These twenty ‘recommendations’ of the Ministry of Education are the first that textbook writers such as Mysan have been forced to deal with throughout independent Ukraine’s fourteen previous governments. The 2010 edition edits out parts of Ukrainian history that are seen as ‘anti-Russian’ by Moscow, as reflected in the condemnation of Ukraine’s humanities policies under Yushchenko in President Dmitri Medvedev’s August 2009 open letter to the Ukrainian president.
The Orange Revolution followed the Serbian ‘bulldozer’ and Georgian ‘Rose’ democratic revolutions in 2000 and 2003 respectively. These in turn followed mass protests that had similarly removed post-communist leaders who had retained power after the collapse of communism in Romania (1996), Bulgaria (1997), Slovakia (1998) and Croatia (1999).
Of these democratic breakthroughs, Ukraine’s Orange Revolution was the largest (one in five Ukrainians participated), the most peaceful (in Serbia parliament was set on fire and in Georgia the parliament was stormed) and the longest (lasting 17 days). The Orange Revolution will continue to be seen by Western and some Ukrainian historians as an epochal event similar to Ukraine’s 1991 declaration of independence.
On a final note, optimism by Atlantic Council of the US Senior Non-resident Fellow Adrian Karatnycky that Tabachnyk is an aberration and on his way out is unlikely to materialize, as this ignores the ideological dimension of the Party of Regions and wrongly assumes that ‘pragmatic’ oligarchs run the party and Yanukovych. It was this view that led many in the West (but not the Jamestown Foundation) to believe that there was no difference between Yanukovych and Yulia Tymoshenko in this year’s Ukrainian elections. In reality, subsequent events have shown that Yanukovych represents a fundamental Russophile break in Ukraine’s post-Soviet trajectory from its Ukrainophile three former presidents, as predicted by Jamestown Foundation authors.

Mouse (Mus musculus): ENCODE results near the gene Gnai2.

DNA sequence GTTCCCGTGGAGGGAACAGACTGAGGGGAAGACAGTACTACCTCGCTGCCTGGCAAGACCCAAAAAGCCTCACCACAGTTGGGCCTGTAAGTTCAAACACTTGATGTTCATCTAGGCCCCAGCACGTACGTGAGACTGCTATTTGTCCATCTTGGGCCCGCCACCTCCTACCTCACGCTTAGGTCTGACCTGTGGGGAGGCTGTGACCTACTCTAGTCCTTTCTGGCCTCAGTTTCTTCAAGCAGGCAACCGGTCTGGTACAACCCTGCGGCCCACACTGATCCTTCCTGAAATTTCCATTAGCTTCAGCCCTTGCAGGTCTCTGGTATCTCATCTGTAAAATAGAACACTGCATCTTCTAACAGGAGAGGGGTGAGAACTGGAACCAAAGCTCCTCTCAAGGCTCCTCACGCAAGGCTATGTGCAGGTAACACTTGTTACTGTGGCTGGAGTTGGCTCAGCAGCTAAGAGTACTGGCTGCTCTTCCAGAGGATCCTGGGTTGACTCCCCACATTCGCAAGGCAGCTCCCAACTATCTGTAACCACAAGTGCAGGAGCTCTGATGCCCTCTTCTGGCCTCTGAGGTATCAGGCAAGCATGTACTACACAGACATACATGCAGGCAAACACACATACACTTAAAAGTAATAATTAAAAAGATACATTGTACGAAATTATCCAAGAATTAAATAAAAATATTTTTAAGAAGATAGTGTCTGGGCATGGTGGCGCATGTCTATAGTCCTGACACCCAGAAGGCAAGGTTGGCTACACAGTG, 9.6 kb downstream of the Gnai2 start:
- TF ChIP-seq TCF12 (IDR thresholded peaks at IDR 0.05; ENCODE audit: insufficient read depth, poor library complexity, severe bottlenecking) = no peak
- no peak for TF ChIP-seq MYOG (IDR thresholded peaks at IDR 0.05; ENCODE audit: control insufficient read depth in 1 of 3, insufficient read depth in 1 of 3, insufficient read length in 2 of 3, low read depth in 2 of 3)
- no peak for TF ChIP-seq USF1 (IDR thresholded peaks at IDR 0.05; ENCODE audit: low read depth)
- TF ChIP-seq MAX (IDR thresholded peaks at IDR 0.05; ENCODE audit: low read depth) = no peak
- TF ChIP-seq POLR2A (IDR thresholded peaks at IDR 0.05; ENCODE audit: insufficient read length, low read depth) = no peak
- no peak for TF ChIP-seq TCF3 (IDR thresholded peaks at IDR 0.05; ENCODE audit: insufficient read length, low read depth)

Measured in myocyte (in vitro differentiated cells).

Karatnycky wrote in the Kyiv Post in a debate with Rutgers University Professor Alexander Motyl that, ‘On the matter of culture, I am in broad agreement with Motyl. We both disagree fundamentally with the Ukrainophobic policies of Education Minister Dmytro Tabachnyk and with the naming of a Stalin apologist as head of the Institute of National Memory. I still believe that these odious appointments can and will be reversed. Nevertheless, I think that Yanukovych is right in trying to ensure a hospitable environment for Ukraine’s Russian-speakers. Such steps, in my view, are likely to deepen their support for Ukraine’s statehood’.
In reality, Tabachnyk is an integral ideological component of the Party of Regions and the Yanukovych administration, and he is in his position for the long haul because Russia demanded influence over government appointments in the humanities and security forces. With the expunging this month of the Orange Revolution from the textbooks used in schools, Ukraine’s students will be left wondering why they are no longer taught about an event that many of their parents, uncles and cousins participated in and, more importantly, what country is being built where history is edited out for political purposes.
The Ministry of Truth is where the main character of the book Nineteen Eighty-Four, Winston Smith, works. The Ukrainian authorities’ approach to history would permit the substitution of Winston Smith for Tabachnyk and the Ministry of Education for the Ministry of Truth.